Brouwerij De Landtsheer - Brussels Triple
- Alcohol by Volume: 8%
- Int’l Bittering Units (IBUs): 24-26
This beer is called Brussels Triple, and I suppose that everyone knows that Brussels is the capital of Belgium, and the nearest thing that we have to a federal capital, like a Washington DC in Europe. Brussels is a bilingual city, they speak French, Flemish, German, and English, among others. I first encountered this beer at a little brewpub on the main square of Brussels, called the Grand Place or the Grote Markt. It's possibly one of the most beautiful squares in the world with lovely 17th century buildings, gilded decoration and lots of gables. And in fairly recent years they started the Grand Place brewpub.
What does triple mean? Is it triple strength? Well, sort of. If you see a beer in Belgium called a triple, it will usually be 8 to 9% alcohol, that sort of strength which is at least twice the strength of everyday beer. It's particularly associated with medieval and monastery brewing.
There is one brewery that is famous for its triple, and it is a Trappist monastery brewery called Westmalle, quite near Antwerp, which is the second city of Belgium. It was Westmalle that was the first to make a golden triple beer as opposed to the traditional dark. It was a golden colored beer with a very fragrant hop character, quite dry and fragrant, using Czech hops - the very expensive and famous Saaz.
Today we tend to think of "normal" beer as being golden in color. But in the history of brewing, beer was either cloudy or dark, and it was dark because
maltsters had not figured out how to dry the malt without exposing it to fire. It was only when they learned to have warm air dry the malt that it was
possible to have a golden beer. Golden beer is not better than dark beer, you just get a different taste. The world's first truly bright golden beer was
made in 1842 in Pilsen, the Bohemian town in the Austrian empire.
You know, I was terrible at geography in school, but since I started drinking beer my geography has improved enormously.
It took quite a while for golden beer to spread throughout Europe, when the railways started to grow. Eventually after the Second World War, a lot of pilsner beer was being made in Belgium. Brewers making the more traditional darker beers began to wonder what to do, and the monastery of Westmalle decided to make a blonde triple. With the blondness of the beer you tend to lose the roasty, toasty flavors of the dark malt, and get cleaner, perhaps less complex flavor. But they added complexity by using wonderful Saaz hops. It was very successful, and brewers all over Belgium started to make triples that were specifically modeled after Westmalle Triple. As time has gone on, it has become a major style, and different triples have developed their own identities.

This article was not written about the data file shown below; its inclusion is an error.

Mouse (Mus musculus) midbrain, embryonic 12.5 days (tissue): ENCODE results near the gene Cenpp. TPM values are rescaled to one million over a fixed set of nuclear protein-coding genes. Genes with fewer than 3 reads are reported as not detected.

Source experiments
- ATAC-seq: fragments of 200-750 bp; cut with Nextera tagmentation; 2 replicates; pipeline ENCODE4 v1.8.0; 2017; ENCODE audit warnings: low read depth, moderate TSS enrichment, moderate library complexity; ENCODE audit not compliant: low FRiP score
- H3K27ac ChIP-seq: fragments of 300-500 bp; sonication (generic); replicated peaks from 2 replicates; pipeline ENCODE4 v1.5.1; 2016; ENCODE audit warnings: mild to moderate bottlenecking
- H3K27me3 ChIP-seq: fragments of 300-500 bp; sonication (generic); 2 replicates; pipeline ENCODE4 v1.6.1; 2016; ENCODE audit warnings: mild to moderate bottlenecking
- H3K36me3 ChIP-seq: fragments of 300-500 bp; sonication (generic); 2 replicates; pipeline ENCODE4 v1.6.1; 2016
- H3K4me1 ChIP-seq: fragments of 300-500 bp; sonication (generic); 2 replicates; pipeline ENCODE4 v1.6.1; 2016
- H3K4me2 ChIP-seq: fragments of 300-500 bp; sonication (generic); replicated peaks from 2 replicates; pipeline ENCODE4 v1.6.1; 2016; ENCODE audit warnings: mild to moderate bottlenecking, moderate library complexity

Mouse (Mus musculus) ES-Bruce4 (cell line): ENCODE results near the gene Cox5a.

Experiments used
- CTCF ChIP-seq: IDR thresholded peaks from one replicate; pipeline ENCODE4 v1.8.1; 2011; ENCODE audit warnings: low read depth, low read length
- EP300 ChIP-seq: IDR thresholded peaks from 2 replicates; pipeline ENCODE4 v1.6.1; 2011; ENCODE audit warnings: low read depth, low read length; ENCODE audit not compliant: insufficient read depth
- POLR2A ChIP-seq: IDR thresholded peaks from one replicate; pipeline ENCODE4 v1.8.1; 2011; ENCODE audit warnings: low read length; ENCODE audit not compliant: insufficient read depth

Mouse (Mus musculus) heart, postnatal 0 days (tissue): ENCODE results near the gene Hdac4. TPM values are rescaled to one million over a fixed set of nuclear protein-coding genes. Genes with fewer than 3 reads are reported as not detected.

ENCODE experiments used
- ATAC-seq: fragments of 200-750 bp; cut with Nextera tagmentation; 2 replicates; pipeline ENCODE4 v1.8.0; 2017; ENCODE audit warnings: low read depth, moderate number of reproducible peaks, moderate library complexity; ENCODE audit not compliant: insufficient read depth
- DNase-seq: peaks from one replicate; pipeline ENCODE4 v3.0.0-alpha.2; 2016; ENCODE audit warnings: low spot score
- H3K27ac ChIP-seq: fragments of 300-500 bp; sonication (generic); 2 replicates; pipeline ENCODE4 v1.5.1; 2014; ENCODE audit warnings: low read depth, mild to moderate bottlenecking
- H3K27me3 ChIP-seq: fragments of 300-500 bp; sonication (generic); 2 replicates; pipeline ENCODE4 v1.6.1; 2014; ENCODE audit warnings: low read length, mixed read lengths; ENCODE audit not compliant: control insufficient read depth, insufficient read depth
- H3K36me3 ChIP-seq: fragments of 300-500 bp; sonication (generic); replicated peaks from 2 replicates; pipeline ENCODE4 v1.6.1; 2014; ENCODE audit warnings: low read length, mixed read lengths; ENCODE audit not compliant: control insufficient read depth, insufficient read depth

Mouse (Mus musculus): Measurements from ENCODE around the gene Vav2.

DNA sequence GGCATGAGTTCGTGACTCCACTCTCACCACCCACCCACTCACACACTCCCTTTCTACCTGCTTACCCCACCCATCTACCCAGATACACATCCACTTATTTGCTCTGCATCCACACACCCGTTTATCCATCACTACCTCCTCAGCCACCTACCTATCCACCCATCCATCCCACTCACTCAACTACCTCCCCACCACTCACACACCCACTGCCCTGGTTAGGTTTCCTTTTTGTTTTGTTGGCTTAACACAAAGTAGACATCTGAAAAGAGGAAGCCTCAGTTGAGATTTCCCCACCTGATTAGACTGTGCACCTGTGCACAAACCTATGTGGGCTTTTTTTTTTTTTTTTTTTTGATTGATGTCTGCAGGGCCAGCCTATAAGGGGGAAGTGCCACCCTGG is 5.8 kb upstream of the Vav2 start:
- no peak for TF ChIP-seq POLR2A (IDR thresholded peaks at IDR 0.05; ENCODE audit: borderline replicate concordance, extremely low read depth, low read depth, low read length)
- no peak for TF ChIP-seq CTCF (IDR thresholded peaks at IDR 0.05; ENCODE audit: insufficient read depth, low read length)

This is a fairly new beer, and I am just getting to know about it myself. It takes a while to get to know a beer, like a new boyfriend or girlfriend, and there's a lot of fun in that phase. It's got a fragrant, chamomile hop aroma that you get from the Saaz hops. Crisp on the tongue, and light. High in alcohol at 8%, but quite light in body. Not light in flavor, it's got a long, lingering, developing flavor. A bit of vanilla, developing into quite a lot, though there is no vanilla added - it is just a flavor that develops in fermentation. A lot of fruity, spicy flavors develop in the fermentation of any beer, but particularly those made with ale yeasts. Quite dry on the finish, with a nice bitterness, which would make it a good aperitif. Bitterness arouses the gastric juices, which is why the Italians - who certainly know quite a thing or two about food - like to drink bitter drinks, like Campari, before a meal. This type of beer is very nice as an aperitif, but also with things like asparagus, or palm hearts, or crudités of some sort or another.
I'll always remember being in the Westmalle abbey one day, talking to the monk who ran the brewing part of the abbey. It was supposed to be a silent order, but he'd always bang the table with his hand when he made a point to me. And on that day he said to me "Mr. Jackson, (BANG), what wine could you possibly serve with asparagus?! (BANG)" And I thought, well this is a silent order, and you shouldn't really be banging the table. But he was also living a life of puzzling over great philosophical issues, like what wine to drink with asparagus. And he made it quite clear that I should be drinking his beer. I do think that triples in general go well with asparagus. Cheers.
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